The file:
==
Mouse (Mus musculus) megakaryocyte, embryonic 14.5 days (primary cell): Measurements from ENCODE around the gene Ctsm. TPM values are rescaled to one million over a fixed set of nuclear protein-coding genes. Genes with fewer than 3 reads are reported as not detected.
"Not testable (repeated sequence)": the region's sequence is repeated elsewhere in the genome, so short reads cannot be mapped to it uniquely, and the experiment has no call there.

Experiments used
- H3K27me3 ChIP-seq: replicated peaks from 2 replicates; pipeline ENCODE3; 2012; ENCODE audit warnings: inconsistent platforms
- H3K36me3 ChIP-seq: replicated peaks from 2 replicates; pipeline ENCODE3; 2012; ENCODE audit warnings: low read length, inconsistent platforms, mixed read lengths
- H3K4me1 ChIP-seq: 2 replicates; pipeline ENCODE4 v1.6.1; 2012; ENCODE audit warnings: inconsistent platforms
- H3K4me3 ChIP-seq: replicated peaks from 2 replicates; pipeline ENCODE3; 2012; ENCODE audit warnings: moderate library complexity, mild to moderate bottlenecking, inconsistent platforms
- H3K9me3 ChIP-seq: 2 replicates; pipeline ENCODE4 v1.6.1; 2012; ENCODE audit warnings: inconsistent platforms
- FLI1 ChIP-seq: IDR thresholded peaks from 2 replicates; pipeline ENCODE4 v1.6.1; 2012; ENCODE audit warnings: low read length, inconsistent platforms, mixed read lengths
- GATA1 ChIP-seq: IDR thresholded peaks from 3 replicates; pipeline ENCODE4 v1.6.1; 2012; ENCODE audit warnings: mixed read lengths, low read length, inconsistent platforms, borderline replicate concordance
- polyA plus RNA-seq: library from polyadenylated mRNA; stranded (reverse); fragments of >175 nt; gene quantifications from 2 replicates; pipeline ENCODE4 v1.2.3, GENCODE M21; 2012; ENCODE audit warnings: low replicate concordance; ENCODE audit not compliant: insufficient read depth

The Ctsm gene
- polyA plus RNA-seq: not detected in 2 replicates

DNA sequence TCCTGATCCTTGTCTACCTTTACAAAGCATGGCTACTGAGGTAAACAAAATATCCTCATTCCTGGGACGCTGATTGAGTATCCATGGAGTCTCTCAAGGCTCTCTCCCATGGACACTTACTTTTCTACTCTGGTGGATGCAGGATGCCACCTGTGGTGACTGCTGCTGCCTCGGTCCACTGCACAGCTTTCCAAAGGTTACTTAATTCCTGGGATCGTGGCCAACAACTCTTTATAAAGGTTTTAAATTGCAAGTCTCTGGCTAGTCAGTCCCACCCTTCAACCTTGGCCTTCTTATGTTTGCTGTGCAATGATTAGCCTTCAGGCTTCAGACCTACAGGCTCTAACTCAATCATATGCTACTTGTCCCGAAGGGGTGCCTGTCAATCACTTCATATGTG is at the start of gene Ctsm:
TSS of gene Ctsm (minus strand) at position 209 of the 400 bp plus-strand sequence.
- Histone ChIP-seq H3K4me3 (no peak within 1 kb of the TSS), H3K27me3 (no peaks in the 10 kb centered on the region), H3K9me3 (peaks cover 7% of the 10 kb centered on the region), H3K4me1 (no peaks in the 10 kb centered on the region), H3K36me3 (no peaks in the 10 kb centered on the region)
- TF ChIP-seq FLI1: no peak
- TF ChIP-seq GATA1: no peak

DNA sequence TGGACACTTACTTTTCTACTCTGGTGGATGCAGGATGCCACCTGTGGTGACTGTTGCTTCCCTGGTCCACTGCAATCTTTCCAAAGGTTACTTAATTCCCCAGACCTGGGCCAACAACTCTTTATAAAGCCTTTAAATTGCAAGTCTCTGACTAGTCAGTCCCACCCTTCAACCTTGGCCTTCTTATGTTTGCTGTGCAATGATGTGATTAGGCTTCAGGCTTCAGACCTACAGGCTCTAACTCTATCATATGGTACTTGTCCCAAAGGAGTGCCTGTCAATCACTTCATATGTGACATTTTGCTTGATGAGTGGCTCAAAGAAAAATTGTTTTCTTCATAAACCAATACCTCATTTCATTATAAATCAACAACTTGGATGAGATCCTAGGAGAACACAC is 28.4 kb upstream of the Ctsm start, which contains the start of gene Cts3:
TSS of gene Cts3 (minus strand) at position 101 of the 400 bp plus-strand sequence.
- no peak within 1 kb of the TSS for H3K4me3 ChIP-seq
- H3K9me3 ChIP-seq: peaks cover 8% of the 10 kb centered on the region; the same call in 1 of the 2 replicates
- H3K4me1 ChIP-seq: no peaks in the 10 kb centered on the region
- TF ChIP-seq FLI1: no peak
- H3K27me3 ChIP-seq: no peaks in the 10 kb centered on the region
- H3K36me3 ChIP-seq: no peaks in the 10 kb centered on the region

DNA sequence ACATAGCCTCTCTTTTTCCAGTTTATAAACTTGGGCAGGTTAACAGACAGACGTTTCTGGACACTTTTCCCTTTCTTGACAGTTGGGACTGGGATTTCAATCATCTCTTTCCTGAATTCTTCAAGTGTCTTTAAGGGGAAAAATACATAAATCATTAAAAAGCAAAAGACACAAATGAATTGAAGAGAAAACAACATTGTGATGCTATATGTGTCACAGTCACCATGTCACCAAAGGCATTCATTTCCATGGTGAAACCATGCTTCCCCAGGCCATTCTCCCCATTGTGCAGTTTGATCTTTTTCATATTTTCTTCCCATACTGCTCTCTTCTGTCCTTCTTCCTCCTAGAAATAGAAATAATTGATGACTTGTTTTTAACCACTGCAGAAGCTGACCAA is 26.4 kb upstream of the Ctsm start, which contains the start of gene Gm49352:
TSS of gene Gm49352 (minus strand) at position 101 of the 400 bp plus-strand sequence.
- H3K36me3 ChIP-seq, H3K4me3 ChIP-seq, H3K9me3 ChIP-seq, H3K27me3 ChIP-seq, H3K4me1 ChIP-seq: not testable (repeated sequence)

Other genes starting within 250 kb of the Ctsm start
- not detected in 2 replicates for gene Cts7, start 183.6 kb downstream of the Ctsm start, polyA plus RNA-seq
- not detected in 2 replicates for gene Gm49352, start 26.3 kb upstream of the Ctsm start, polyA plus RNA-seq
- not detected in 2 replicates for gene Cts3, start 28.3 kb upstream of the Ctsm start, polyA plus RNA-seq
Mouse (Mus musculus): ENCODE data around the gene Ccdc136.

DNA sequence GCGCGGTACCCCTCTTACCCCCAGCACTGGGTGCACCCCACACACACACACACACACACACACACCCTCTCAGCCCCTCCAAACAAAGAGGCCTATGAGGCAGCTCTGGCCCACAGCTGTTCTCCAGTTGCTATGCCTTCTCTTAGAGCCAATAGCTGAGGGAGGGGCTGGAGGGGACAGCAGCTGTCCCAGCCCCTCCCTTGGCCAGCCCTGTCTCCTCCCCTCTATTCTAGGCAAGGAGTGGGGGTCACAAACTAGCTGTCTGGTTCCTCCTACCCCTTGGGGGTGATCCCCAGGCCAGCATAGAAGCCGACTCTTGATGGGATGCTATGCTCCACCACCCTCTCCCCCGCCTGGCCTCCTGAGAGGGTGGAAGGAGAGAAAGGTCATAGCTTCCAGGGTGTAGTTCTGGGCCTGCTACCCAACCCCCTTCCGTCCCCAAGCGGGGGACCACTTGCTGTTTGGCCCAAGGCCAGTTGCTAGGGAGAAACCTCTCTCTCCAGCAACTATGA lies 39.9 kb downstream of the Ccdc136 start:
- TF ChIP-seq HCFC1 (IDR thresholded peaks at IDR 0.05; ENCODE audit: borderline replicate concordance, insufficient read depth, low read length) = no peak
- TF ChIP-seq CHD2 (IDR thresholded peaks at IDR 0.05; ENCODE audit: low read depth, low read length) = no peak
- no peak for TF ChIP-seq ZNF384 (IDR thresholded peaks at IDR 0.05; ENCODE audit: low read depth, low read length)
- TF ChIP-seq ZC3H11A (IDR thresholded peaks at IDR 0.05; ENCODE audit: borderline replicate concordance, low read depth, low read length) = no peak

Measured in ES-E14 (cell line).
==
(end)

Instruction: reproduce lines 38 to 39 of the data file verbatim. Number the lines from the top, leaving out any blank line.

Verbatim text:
- no peak for TF ChIP-seq ZNF384 (IDR thresholded peaks at IDR 0.05; ENCODE audit: low read depth, low read length)
- TF ChIP-seq ZC3H11A (IDR thresholded peaks at IDR 0.05; ENCODE audit: borderline replicate concordance, low read depth, low read length) = no peak